The Megaron celebrates ten years of existence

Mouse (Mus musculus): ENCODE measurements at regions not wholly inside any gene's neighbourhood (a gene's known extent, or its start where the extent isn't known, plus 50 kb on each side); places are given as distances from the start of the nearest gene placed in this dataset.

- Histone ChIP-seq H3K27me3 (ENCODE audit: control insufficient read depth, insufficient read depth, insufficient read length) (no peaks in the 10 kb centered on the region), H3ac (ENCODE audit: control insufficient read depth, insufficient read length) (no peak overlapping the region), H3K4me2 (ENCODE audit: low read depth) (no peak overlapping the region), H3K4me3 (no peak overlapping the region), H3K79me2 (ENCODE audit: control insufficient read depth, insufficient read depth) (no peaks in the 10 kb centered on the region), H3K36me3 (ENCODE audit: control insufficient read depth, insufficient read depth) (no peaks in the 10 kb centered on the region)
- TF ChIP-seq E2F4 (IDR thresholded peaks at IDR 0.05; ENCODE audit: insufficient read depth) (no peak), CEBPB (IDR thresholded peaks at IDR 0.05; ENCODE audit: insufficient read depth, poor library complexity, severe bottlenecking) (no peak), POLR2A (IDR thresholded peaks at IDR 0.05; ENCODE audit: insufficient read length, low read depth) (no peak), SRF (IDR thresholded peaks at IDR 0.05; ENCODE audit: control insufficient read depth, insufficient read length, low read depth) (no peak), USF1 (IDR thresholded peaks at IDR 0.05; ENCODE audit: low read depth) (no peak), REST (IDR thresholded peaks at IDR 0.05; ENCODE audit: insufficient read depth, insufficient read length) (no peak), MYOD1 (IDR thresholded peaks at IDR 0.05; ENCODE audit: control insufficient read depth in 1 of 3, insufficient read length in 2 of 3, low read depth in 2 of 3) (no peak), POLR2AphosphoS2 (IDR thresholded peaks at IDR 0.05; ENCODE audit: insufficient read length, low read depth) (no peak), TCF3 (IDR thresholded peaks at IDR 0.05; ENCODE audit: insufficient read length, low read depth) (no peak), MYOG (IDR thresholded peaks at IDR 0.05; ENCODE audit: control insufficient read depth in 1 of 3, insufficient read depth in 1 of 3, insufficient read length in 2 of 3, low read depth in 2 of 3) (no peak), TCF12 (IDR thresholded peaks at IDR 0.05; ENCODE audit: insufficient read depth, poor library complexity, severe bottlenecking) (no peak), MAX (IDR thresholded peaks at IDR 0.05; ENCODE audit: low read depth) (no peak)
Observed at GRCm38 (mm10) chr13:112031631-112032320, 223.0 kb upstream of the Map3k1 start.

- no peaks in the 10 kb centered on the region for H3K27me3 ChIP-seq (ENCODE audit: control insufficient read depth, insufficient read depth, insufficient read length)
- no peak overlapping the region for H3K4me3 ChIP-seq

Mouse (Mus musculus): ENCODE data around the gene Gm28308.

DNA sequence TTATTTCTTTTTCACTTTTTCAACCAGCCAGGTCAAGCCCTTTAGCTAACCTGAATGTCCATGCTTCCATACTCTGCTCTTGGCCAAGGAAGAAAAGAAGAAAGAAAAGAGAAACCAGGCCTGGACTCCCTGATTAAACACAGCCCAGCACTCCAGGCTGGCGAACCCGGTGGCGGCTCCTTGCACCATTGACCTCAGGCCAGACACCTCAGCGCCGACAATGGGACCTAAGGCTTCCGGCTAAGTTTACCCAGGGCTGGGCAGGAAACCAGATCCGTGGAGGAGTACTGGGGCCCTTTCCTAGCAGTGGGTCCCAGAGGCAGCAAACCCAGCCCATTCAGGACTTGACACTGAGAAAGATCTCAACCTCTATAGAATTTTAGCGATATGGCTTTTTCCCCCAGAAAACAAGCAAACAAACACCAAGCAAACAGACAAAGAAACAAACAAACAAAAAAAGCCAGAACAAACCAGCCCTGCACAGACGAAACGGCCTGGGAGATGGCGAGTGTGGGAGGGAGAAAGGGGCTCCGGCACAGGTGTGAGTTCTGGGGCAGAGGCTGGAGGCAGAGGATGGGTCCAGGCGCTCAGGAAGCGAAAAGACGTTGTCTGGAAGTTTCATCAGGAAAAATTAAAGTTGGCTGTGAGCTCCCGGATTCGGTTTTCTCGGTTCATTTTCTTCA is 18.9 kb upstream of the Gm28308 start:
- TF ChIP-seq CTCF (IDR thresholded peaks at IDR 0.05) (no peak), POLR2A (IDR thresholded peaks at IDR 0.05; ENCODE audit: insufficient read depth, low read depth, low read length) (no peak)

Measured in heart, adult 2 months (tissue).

No matter who one talks to and how many disagreements arise, it is rare to find anyone who will disagree with one plain fact – that the creation of the Athens Concert Hall was revolutionary, not simply in terms of music, but as far as the broader cultural life of the country is concerned. The dark days when this country was, possibly, the only country in eastern and western Europe lacking a proper concert hall, are not that long ago – it has been precisely 10 years since the Athens Concert Hall first began operating, in October 1991. In the last few weeks, the Concert Hall has been in a festive mood, offering two ambitious concerts in order to celebrate a decade of exceptional organization, productive work and significant successes, though not without its fair share of doubts, carping and even sharp criticism. The Athens Concert Hall’s heart and soul is Christos Lambrakis, president of the board of directors. He is the pioneer of the revolution. The flattering term of ‘pioneer’ is not appropriate, since the Hall has numerous activities which are planned by the board of directors, by its advisory committee – which consists of leading personalities from a variety of cultural disciplines – by its artistic director, and by special collaborators as the need arises. As for the Hall’s role in Greece, I believe that first of all, it has turned out to be a useful educational tool (with entertainment playing a secondary role) in a country in need of such sources of cultural activity. Let me remind you that the ‘Friends of Music Hall’ in Vienna was constructed with funding by Doumbas, a Greek merchant, in the 19th century. The Hall has set an example in organization by preparing its programs one or even two years in advance; it has contributed, among others, to the creation of the Thessaloniki Concert Hall, the Musical July events in Ancient Epidaurus, the Camerata Friends of Music Orchestra and a network taking culture to the rest of Greece; it offered the Athens State Orchestra and fellow orchestras a proper setting for their concerts, while the Grand Music Library will be able to complete its educational mission once it moves to new premises, currently under construction. Finally, it has given the opportunity to dozens of Greek artists, composers, choreographers and interpreters to present their work properly, while thousands of young people, from Athens and the rest of the country, have come into contact with cultural events which up to now have been unknown or inaccessible. Do you believe that the Concert Hall has delivered? Are you satisfied with all that it has accomplished during this first decade? The Concert Hall found its way gradually. Don’t you find this a normal outcome in a country which prior to 1990 didn’t have a single hall with satisfactory acoustics? The truth is that the initial concept was based solely round the concert halls. But there was also a need to educate a public which was largely ignorant of the great landmarks of international music, whether contemporary or classical. This dictated broadening the programming to include other stage productions, exhibitions, dance productions and other events. As for being satisfied, the cycle of experimentation and exploration is not yet complete. After all, Greece waited for such a hall for a century and a half. And this one here has been operating only in the last decade, while as far as construction goes, it will be fully completed next year. Allow some time, therefore, before reaching a final conclusion… Do you consider the 2.1 million tickets sold at the box office for the approximately 2,000 Concert Hall productions a satisfactory figure? This question ought to be addressed to a theater producer. The Concert Hall’s determining factor cannot possibly be the number of tickets sold – just consider that many young people come to the events, and not only the purely educational ones, for free. On the other hand, a number of productions which were initially labeled difficult demonstrated that both the Athenian public, as well as those of other cities, welcome these cultural challenges with interest and enthusiasm. Perhaps these kinds of experiments are of even greater value than queuing to buy tickets for a star performer. There are those who talk about the Concert Hall having an initiated or even socialite public. Are they justified in saying this, or is it that, on the contrary, the Athens Concert Hall’s public is a varied one, young and diverse, as much as it can be? Is it true that there is still talk out there about the Hall’s supposedly socialite public? Even after 10 years of witnessing the contrary? I can only imagine that these kinds of definitions belong to those who have never set foot in the Hall’s concerts – whether popular or classical – or been to the exhibitions, plays and lectures, but are nevertheless frequently seen at charity events, which are by definition social events. Let’s get serious, however: The Hall does not have a public, but rather numerous publics who choose to attend the various events, some of which are entertaining, others of a more educational nature. The Hall’s central role is to suggest the broadest series of events as possible, within the framework set by the advisory committee. And although the nature of the auditoriums favors classical symphony music and chamber music, right from the start the Concert Hall’s programs included jazz, musical theater, contemporary music, popular and folk music, among others. The aim of this broad programming was to reach out to people who didn’t necessarily relate to classical music. At the same time, it was also about offering a chance for the classical music audience to get to know other kinds of music, presented in the best possible way. As far as the initiated public is concerned, it is clear that an evening of German non-commercial song, for instance, is aiming at a rather small audience. Yet this kind of event must have a proper home, so that even the uninitiated can get a chance to see it. That is why a number of events are accompanied by lectures and courses as well as the publication of educational material. Of course, bringing in the public is one of the principal aims and priorities; it is an ongoing task. Take for instance, the new schedule of the Camerata Orchestra, which will be announced shortly. It includes the orchestra’s systematically venturing out to a large number of municipalities in the Attica region. What is currently under construction, not just behind, but also next to the existing building? Was it all part of the initial plans or was it developed along the way? What is being constructed next to the Concert Hall? Well, the last section, exactly as announced in the past. It includes underground areas for cultural and conference activities; underground exhibition and restaurant areas; an underground car park and a Grand Music Library. Apart from a small part above the surface, the complex will be situated underneath a park, complete with trees and running water. It’s an achievement… As for the Vassilisis Sophias pit, it will recover its previous appearance, only now it will cover the underground link between the Metro and the Hall. It is not uncommon for the world’s greatest cultural institutions to have a central figure who forges policy. Do you ever consider how the Hall’s smooth operations and creativity will be affected when this person leaves? The Athens Concert Hall is a special case. On the one hand, it was the most successful and productive collaboration between the State and the private sector, the Association of the Friends of Music that is, while on the other, there were many creative elements in Greek society who constantly and lovingly supported its activities. All these people, from the highest to the lowest, provide the guarantee for its smooth functioning. This, of course, provided that the State’s willingness to put it to good use does not diminish. As far as the central figures are concerned, bear in mind that no one is irreplaceable. The role (and pay) of foreign artists A few years ago, we witnessed the Hall’s efforts to collaborate with foreign cultural institutions in co-productions of original works, linking Greek and foreign artists. Though only a limited number of works were produced, the efforts proved successful. More recently, however, these efforts, instead of being encouraged, seem to be fading. Why is that? The co-productions of musical works between the Athens Concert Hall and opera houses abroad proved much harder than we had imagined, due to technical reasons. Despite this, however, the production of Gluck’s Orpheus, staged in the smaller Dimitris Mitropoulos hall, traveled abroad, while Mikis Theodorakis’s Lysistrata will be translated so that it can be staged abroad. Furthermore, the Concert Hall is a member of ECHO, an international network of concert halls promoting international collaborations. One of these is Rising Stars, a program aiding talented young artists to perform in leading concert halls around the world. Bob Wilson’s recent production of Prometheus, with music by Xenakis, was staged in New York before going on tour. More international collaborations are being planned for the 2002-2004 period, among others, a new version of Xenakis’s Oresteia (for German theaters); a co-production with the Netherlands Dance Theater, as well as a fresh version of Brecht’s Mother Courage. A number of Greek artists collaborating with the Hall complain of unfair treatment over payment. The general impression is that foreign artists are paid generously as opposed to the local ones. Institutions such as the Concert Hall are obliged to follow the rules of the international market. If the Greek public is to be introduced to some of the greatest contemporary artists, we have to respect these rules. And contrary to the practice of other Greek cultural organizations (which are often criticized by the Greek press), no artist has ever been paid more by the Hall than by other European concert halls. At the same time, perhaps you have noticed that certain artists who are well known for the exorbitant amount of money they charge, unjustifiably (various famous, mature tenors, for instance) never appear at the Hall. It is a matter of principle. On the other hand, as far as Greek artists are concerned, there is no issue of monopoly treatment as there are other institutions which evaluate and pay Greek artists, such as the Athens Festival, the National Opera and the state orchestras, among others. The Hall follows the rules in force.